Lambert “Skeek” Gon-zales proclaims to know more about the history of Wilkeson and its glory days – when the rich natural resources fueled the local economy – than any person alive.
Part of his education is purely personal, based on family history: Gonzales was born in 1928 and grew up watching his father trudge off to the mines each day; his maternal grandfather was killed in a mine disaster in 1930; and, years later, after returning home from a tour of duty in the U.S. military, Gonzales would land a job at the sandstone quarry, shaping the slabs that had been blasted from the hill.
He has also studied the history of the upper reaches of the Plateau, mining the small nuggets of wisdom that he would impart to tour groups that visited a couple of decades ago.
At an age when others have retired to a rocking chair, Gonzales has slowed down just a bit. He continues to own and operate his Wilkeson business, Skeek’s, providing locals and visitors with a meal, a jolt of espresso or ice cream.
And, in the last couple of weeks, he landed a position as a night watchman at Tacoma’s Museum of Glass, keeping an eye on things from 11 p.m. to 7 a.m.
He could call it quits and live a comfortable life, drawing Social Security checks and his pension from Safeway, but there are still places to go and things to do. The lifestyle he wants, Gonzales said, requires a bit more cash than a full-time retiree pulls in.
Of course, keeping busy is nothing new.
Gonzales entered the world in 1928, just in time for the heart of the Great Depression. He was the second of seven children born to Antonio and Jesse Gonzales and was born at the couple’s Carbonado home, just like five of his siblings. In 1932 the family packed up and moved to New Mexico where his father continued to work in coal mines.
“Dad was proud of the fact that we never went on welfare or any type of government program,” Gonzales said. Like most families, the Gonzales clan raised livestock and tended a large garden, keeping food on the table.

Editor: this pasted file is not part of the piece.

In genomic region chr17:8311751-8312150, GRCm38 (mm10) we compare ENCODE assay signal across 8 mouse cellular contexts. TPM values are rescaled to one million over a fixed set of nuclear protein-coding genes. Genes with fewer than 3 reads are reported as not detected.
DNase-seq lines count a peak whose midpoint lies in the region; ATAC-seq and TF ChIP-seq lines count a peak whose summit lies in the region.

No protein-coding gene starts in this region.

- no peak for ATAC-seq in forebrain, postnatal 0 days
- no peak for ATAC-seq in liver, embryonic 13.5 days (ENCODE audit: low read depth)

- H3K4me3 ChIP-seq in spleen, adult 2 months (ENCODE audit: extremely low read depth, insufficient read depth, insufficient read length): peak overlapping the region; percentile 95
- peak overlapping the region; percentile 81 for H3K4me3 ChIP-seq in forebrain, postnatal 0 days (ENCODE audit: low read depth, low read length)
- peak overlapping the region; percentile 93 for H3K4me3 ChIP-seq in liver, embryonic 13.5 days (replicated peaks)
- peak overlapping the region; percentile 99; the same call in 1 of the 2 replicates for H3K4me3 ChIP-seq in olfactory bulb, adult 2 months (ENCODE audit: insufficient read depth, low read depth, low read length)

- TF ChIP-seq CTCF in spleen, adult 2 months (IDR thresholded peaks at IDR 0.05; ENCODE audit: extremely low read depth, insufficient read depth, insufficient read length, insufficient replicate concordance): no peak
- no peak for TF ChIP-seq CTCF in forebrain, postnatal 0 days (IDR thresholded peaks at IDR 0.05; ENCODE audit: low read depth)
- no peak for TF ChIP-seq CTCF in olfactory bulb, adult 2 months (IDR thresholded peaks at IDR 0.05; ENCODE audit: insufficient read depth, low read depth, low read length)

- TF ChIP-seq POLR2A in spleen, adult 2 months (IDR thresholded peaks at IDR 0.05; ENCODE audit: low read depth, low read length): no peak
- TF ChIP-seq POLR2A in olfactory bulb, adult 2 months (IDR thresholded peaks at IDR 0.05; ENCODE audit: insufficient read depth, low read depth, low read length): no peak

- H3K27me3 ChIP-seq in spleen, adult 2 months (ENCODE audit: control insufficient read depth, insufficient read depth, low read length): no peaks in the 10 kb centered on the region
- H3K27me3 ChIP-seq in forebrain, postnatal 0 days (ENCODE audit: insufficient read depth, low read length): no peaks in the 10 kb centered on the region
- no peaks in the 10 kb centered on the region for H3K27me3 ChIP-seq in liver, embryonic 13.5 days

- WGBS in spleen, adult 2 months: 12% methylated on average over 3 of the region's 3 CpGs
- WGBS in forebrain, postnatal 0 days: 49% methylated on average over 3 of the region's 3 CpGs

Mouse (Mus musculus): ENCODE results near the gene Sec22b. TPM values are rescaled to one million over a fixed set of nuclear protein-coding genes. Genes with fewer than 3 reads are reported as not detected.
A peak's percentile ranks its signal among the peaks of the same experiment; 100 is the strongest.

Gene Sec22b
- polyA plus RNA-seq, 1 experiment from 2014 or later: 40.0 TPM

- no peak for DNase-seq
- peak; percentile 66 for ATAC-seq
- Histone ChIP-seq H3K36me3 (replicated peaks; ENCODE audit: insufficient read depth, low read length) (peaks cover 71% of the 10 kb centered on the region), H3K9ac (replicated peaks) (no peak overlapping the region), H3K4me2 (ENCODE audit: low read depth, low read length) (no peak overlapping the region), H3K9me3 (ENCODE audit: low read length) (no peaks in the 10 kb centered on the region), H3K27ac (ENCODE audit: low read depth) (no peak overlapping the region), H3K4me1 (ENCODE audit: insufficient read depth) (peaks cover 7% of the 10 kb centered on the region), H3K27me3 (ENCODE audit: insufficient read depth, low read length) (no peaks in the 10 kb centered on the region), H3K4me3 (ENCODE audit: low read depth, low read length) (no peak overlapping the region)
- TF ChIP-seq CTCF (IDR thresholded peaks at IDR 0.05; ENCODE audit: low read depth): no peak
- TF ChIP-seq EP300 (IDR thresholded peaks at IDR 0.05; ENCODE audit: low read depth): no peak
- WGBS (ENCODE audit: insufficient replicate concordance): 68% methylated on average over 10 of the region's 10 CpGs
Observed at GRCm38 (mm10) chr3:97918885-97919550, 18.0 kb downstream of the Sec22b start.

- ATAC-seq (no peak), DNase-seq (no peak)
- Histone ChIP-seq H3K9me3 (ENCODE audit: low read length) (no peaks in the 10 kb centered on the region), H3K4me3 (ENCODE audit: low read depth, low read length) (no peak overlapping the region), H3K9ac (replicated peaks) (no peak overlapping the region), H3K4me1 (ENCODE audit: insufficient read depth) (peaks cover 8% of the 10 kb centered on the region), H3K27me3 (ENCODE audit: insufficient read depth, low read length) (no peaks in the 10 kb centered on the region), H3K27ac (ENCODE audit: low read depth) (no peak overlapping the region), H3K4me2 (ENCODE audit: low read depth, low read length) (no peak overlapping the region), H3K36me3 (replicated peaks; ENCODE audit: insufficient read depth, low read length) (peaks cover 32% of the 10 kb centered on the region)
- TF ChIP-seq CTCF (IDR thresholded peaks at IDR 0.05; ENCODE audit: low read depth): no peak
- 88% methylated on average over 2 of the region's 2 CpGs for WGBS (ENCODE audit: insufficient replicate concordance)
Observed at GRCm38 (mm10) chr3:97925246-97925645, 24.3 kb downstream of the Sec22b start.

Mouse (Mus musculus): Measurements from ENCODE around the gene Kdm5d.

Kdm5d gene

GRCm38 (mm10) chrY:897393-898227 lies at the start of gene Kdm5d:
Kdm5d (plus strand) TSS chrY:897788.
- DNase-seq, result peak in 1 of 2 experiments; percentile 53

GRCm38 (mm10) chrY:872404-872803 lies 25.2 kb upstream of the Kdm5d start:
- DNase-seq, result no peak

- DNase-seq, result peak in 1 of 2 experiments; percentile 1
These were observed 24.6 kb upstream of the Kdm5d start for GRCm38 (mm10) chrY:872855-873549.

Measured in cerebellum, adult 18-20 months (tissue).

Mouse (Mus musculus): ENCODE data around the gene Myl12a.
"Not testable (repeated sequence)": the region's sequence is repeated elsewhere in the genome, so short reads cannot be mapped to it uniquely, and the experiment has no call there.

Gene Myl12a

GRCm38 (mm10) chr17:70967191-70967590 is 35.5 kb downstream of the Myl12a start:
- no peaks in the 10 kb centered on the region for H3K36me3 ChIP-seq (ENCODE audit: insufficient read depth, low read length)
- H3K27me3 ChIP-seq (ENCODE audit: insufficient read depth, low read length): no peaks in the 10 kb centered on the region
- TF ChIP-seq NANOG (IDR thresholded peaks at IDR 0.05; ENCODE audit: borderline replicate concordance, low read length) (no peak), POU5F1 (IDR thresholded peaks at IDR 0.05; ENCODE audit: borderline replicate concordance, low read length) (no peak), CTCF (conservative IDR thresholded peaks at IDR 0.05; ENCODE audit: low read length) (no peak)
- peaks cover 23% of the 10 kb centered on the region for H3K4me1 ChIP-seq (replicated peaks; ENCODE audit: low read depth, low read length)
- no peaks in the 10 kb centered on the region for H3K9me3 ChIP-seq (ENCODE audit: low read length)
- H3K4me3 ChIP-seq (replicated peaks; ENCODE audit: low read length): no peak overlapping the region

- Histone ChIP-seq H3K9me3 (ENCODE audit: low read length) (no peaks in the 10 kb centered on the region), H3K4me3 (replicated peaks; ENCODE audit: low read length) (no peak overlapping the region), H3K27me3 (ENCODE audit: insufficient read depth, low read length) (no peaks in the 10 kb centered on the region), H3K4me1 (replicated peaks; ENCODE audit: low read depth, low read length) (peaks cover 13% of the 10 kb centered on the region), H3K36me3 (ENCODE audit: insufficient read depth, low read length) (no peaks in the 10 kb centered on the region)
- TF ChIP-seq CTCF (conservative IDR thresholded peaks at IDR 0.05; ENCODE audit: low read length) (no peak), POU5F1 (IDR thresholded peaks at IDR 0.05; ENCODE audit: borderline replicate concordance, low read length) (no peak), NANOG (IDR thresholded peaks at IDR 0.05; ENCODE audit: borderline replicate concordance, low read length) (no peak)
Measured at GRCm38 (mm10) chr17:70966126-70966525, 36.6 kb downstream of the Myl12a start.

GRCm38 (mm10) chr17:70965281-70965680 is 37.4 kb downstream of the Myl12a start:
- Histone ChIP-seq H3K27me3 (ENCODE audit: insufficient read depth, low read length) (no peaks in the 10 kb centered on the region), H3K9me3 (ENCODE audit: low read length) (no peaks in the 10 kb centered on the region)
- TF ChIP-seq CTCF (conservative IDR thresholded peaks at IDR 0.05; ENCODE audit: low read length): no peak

Occasonally, his mother could dole out 11 cents to each of the children when they went to town – “10 cents for a movie and a penny for candy.”
Eventually, the family returned to Carbonado, his father went back to the local mines and Gonzales entered Buckley High School. That lasted until March 1946 when he joined the Navy. After a tour that included nearly two years in China, Gonzales was back on the Plateau. He landed a job with Safeway but left when his hours were cut back; a young man with a car and a girlfriend needed more cash than the grocery store provided.
So Gonzales joined the long list of locals who made their way to the sandstone quarry, advancing from a “grunt laborer” to a job in the mill where he would help slice chunks of sandstone into made-to-order slabs.
“It was hard work,” he said, but he avoided any major injury.
He was pulling in $3.10 an hour, but the mill offered nothing in the way of health insurance, Gonzales said. By that time he had a wife and two little girls to think of, so he returned to Safeway; the job paid just $1.50 an hour, but the company offered 100 percent medical coverage for all employees and their families.
Through a series of happy circumstances, he received two promotions in less than six months and saw his pay climb to $3.40 an hour. He stuck with the company and eventually worked in stores throughout the Puget Sound region – Bellingham, Renton, Kent, Midway, Panther Lake and, finally, West Seattle.
Along the way, he also went to carpenter school and became a contractor. There was a time he set off for barber school but found the classes full; there were openings in the beauty school, however, so he and a friend became licensed beauticians.
In 1974 he purchased the business in Wilkeson and, four years later, bought the historic, 1880s-era building.
Gonzales enjoys passing along words of advice and a common theme is that people should actively pursue their dreams, not putting things off until tomorrow.
“The minute I reached 62 I started collecting Social Security,” he said, and retirement from Safeway came as he was fully vested in the company’s retirement plan.
For Gonzales, pursuing a dream meant traveling the world. There have been trips to Spain and Portugal, a month-long stay in Austria during the 1976 Winter Olympic Games and a more recent tour of Ireland.
The real dream, however, was to travel through Russia by train, something he pulled off in 1998.
Next on the wish list is to visit the Czech Republic or, closer to home, to tour the United States in a motorhome. He longs to dine on a fresh lobster he pulled from the New England waters, then head south for “to hear some good Cajun music and eat some good Cajun food.”
Looking back on his decades spent on and around the Plateau, Gonzales maintains that the biggest difference is the traffic. He recalls relatively quick trips to downtown Tacoma when motorists were weren’t constantly stopping for traffic lights. In his youth, Lambert recalls, kids could walk four abreast along country roads and not see a car for hours.
Today, he said, “you better be careful trying to walk across the street. There’s traffic 24 hours a day.”
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